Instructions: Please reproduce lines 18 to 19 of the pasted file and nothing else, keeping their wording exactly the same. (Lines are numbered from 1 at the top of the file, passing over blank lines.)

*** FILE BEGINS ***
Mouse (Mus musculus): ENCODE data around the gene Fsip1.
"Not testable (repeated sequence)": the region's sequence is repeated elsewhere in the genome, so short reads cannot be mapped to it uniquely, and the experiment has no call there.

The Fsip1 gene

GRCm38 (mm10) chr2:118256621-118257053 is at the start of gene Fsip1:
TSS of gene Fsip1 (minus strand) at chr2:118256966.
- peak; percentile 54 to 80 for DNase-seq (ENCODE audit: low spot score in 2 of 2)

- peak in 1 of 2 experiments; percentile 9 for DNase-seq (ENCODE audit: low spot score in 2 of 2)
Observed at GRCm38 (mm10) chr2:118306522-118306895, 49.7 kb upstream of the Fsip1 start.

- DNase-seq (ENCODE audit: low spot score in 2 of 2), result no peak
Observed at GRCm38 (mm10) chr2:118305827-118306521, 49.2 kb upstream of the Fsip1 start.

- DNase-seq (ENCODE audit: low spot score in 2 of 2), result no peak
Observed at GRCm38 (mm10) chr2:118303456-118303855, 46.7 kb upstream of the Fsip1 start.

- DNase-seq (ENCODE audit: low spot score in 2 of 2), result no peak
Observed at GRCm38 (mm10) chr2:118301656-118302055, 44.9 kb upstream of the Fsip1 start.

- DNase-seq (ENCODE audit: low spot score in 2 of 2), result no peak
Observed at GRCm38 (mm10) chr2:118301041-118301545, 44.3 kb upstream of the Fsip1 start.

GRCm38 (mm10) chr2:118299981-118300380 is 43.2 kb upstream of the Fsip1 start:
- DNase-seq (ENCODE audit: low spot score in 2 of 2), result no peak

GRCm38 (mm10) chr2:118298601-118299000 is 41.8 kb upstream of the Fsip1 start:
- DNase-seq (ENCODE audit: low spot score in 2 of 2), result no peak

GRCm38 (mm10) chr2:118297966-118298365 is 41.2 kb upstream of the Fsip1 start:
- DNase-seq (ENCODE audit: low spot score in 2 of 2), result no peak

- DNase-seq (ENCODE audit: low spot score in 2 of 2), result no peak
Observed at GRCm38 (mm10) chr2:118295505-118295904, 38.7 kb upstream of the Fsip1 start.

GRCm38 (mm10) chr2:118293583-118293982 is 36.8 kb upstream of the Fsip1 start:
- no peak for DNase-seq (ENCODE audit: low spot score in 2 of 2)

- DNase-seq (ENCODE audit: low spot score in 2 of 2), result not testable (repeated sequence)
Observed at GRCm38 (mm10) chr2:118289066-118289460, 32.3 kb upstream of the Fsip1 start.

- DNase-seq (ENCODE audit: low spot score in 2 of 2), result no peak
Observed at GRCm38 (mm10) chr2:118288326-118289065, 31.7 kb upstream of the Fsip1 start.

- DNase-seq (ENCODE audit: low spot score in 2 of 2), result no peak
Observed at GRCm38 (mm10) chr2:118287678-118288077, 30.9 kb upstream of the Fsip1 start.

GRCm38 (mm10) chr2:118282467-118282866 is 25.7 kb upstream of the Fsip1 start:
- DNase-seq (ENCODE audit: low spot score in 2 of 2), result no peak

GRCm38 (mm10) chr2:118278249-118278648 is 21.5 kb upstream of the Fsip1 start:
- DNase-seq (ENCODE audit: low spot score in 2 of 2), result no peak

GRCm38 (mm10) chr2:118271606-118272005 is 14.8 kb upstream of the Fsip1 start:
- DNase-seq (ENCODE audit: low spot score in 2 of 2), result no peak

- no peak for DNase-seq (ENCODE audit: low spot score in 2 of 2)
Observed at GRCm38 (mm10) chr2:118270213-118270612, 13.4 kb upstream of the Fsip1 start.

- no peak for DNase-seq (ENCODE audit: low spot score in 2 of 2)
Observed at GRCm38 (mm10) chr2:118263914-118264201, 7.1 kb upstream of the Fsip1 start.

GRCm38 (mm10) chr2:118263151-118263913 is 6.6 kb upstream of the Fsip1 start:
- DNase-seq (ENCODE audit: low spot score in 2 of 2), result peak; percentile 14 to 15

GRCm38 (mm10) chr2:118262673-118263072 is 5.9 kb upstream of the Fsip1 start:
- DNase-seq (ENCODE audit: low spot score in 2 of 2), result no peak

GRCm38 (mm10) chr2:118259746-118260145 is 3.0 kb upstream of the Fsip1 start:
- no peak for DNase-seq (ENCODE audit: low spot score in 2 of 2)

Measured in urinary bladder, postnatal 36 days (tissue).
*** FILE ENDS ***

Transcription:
- DNase-seq (ENCODE audit: low spot score in 2 of 2), result no peak

GRCm38 (mm10) chr2:118298601-118299000 is 41.8 kb upstream of the Fsip1 start: